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As we get closer to a new millennium, I believe the time has come for a global mobilization to address the biggest problems of today's world: hunger and food insecurity. It is in this spirit that I took the initiative of convening a World Food Summit for November 1996, which will gather in Rome heads of state and government from all regions in the world.
Our expectations of this meeting are, first, to attract the world's attention to the fact that, in spite of major increases in global food production, hunger and malnutrition are still massively present in our contemporary world. The day-today human suffering and devastation caused by this scourge are far greater in scale than those caused by any war, epidemic or natural disaster, yet too few people have any precise perception of the nature and magnitude of the problem. Although ours is an "information age", food insecurity tends to attract media coverage only when exceptional events bring to light some of its most dramatic manifestations.
Second, the Summit will convey the fundamental message that the deaths and suffering associated with food insecurity are as unnecessary as they are intolerable. The end of hunger and malnutrition, far from being a utopian or poet's dream, is within the reach of our modern society's technology, resources and understanding of the underlying problems. Recent history offers outstanding examples to show that even massive and extreme food insecurity problems can be overcome.
Finally, understanding and awareness of this global problem must translate into broad support of and commitment to effective policy action. The Summit will provide an occasion for country representatives at the highest political level to examine the various dimensions of world food security and adopt a number of basic principles and commitments, as well as a plan of action. I am confident that the Summit will meet the hopes and expectations of millions of people and provide the impulse and inspiration for a major mobilization towards food security for all.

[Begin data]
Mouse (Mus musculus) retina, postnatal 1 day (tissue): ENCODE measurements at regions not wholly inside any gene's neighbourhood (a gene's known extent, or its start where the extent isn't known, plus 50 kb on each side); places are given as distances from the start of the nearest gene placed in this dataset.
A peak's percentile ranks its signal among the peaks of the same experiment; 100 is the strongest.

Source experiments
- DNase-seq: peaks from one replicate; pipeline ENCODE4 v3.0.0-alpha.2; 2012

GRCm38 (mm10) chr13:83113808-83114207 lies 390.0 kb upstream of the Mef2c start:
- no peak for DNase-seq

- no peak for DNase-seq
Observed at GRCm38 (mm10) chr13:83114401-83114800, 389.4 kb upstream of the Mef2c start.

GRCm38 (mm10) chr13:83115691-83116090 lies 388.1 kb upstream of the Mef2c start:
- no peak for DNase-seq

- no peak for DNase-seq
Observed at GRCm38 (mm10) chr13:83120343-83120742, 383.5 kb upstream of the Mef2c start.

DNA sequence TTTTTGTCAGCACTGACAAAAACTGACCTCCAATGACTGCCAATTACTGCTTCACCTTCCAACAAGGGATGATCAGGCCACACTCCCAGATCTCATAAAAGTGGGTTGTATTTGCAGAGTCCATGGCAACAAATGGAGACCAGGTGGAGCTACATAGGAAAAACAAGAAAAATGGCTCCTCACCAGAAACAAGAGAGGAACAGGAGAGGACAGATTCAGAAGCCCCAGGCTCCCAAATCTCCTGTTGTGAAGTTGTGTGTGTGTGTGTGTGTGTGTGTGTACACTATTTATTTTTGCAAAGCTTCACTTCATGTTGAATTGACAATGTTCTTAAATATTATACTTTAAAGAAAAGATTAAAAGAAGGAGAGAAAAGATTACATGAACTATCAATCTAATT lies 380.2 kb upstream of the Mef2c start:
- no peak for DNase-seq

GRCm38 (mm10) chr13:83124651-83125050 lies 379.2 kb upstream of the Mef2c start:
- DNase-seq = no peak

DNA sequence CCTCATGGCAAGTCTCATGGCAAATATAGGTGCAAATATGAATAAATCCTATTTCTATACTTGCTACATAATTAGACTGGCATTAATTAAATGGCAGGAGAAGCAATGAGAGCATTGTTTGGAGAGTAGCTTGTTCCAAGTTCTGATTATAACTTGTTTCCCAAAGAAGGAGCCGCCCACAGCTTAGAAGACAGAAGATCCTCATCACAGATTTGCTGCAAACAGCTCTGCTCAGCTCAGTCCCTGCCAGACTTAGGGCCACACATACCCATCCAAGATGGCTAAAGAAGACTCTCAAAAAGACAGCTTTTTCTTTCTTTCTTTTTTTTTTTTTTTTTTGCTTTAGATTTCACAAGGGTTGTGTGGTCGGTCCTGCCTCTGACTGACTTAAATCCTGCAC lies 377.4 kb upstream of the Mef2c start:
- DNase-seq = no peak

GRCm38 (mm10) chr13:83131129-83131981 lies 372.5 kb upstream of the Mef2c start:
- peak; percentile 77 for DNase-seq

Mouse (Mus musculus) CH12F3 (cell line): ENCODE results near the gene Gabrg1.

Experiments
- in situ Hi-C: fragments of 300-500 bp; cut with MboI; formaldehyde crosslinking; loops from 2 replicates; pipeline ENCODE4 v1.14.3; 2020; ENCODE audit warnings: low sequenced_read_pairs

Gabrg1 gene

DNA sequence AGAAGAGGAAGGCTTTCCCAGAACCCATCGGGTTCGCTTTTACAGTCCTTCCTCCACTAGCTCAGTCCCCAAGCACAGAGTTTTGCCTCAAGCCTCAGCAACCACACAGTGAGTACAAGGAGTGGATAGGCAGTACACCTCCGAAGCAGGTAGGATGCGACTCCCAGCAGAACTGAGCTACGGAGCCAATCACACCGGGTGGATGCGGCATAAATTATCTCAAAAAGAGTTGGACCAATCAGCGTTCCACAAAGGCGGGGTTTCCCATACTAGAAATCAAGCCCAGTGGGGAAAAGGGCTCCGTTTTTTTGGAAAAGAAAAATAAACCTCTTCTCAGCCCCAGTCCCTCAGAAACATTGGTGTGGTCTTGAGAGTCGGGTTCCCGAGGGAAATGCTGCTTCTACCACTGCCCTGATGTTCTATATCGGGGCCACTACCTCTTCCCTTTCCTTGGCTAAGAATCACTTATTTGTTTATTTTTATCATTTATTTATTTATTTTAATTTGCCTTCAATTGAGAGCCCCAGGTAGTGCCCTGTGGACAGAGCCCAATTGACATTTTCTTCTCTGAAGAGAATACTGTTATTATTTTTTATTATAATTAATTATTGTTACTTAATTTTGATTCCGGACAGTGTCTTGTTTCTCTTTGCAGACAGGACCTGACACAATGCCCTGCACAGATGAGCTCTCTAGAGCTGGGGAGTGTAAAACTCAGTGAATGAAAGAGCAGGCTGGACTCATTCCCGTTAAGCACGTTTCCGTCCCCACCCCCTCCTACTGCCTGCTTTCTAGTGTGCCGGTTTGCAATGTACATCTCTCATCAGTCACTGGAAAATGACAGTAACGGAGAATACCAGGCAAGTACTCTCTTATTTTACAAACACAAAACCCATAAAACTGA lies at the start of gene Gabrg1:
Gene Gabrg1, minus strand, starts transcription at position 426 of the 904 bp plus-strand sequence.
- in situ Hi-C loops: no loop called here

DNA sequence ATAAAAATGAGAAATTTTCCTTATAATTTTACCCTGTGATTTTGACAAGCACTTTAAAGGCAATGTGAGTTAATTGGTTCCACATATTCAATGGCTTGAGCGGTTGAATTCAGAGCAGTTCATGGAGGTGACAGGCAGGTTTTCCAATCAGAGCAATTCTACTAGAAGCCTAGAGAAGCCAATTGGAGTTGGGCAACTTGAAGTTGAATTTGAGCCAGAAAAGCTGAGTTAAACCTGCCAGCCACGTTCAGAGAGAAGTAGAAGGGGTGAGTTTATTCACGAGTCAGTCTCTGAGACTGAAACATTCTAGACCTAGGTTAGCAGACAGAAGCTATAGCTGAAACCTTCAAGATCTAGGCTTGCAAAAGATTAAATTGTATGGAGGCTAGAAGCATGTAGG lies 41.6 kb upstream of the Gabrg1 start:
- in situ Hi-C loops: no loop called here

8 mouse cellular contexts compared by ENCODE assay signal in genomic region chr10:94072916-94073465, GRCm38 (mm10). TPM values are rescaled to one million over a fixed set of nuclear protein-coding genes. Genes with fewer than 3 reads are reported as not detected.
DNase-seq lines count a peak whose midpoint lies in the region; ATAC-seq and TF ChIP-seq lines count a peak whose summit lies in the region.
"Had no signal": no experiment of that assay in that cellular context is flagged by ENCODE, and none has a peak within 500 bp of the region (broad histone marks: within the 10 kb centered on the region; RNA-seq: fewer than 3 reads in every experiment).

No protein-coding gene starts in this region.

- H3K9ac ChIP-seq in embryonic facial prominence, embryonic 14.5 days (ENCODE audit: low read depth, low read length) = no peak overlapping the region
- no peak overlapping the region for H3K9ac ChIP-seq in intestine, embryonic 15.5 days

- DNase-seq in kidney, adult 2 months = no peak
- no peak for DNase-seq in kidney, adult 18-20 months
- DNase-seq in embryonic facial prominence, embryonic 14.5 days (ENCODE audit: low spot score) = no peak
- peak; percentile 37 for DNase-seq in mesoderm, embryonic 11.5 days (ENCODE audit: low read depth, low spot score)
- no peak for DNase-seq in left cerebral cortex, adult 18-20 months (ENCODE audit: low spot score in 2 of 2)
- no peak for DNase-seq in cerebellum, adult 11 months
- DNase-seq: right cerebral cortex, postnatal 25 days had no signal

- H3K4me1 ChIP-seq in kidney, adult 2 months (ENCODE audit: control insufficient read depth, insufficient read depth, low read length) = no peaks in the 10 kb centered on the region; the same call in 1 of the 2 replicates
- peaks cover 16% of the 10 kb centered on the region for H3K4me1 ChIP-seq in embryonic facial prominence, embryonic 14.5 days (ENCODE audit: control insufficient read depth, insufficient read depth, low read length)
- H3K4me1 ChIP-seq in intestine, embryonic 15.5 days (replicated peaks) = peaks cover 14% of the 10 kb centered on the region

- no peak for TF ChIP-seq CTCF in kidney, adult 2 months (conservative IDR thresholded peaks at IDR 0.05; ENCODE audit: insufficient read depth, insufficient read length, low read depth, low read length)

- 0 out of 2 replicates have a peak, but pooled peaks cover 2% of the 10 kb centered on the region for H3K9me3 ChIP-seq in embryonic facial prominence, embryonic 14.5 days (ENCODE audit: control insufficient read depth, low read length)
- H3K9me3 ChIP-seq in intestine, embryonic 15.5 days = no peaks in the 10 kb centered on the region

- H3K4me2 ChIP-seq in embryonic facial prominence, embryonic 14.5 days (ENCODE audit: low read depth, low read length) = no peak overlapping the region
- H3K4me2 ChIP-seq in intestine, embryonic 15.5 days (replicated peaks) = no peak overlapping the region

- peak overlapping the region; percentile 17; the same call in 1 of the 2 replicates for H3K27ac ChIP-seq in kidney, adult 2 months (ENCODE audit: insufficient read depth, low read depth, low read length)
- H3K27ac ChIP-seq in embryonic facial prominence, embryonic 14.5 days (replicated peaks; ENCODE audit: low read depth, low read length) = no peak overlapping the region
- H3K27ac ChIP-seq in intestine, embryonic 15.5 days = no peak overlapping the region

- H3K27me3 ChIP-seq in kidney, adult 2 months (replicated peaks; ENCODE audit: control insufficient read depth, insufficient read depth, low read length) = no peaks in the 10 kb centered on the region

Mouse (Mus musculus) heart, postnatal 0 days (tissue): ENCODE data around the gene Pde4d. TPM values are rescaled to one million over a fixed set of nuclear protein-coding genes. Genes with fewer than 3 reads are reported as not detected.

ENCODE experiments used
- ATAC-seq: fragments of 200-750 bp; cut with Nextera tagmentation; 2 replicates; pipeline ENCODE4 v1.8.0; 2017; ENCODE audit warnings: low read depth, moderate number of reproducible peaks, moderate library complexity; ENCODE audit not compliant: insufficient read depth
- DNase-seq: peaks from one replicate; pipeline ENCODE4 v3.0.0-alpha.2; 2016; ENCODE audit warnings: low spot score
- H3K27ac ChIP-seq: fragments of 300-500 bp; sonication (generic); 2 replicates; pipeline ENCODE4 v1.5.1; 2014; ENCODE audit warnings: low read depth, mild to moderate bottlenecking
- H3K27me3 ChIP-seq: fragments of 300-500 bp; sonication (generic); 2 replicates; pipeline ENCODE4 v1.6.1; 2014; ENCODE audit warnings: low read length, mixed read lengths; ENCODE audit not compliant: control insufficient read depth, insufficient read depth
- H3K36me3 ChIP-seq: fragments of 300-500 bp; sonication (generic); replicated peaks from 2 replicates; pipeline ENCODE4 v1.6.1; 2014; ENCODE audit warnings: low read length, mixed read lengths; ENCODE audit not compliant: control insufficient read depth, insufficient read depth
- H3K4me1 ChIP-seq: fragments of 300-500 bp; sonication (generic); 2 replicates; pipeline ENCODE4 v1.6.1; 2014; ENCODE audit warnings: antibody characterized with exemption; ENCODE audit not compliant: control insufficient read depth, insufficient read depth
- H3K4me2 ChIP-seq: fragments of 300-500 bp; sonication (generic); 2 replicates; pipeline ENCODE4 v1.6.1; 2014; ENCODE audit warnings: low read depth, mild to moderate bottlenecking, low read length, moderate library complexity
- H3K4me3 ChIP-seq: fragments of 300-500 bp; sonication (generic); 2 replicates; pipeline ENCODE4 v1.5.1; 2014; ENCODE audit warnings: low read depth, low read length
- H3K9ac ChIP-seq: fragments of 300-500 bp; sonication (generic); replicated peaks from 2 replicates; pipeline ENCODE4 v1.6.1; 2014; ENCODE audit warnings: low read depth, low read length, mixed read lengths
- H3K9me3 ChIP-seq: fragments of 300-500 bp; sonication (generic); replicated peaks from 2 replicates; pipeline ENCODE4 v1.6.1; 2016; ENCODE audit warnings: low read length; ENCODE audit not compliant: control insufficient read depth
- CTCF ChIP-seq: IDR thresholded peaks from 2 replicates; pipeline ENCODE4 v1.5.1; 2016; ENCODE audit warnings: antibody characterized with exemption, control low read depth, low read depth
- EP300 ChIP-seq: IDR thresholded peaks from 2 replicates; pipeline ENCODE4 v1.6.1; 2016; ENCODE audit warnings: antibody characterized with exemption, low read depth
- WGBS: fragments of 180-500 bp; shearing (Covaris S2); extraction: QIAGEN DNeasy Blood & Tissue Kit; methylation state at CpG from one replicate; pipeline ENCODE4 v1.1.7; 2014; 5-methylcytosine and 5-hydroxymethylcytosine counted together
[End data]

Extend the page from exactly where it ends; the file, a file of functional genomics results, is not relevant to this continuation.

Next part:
FAO is making a special effort to provide the Summit with adequate information and analytical support on the multiple conceptual, technical and policy dimensions of the food problem. As a further contribution to the debate, food security will be the theme of a comprehensive review in the 1996 issue of The State of Food and Agriculture.
The theme of food security is also prominent throughout this year's edition of The State of Food and Agriculture. Within widely differing situations and developments, the general picture emerging from this report is one of encouraging progress in many areas that directly or indirectly benefit food and agriculture. Indeed, the year 1994-95 has seen a strengthening of world economic recovery after the slowdown of 1990 to 1993; further progress in economic liberalization and reform in many countries; a recovery in international commodity prices that has provided many agricultural exporting economies with the foreign exchange earnings that will, it is hoped, enable them to consolidate the basis for sustained growth. These welcome developments in the global environment, together with a number of important achievements in individual regions and countries, configure what will probably be remembered as a period of opportunity and hope for many countries in the developing world.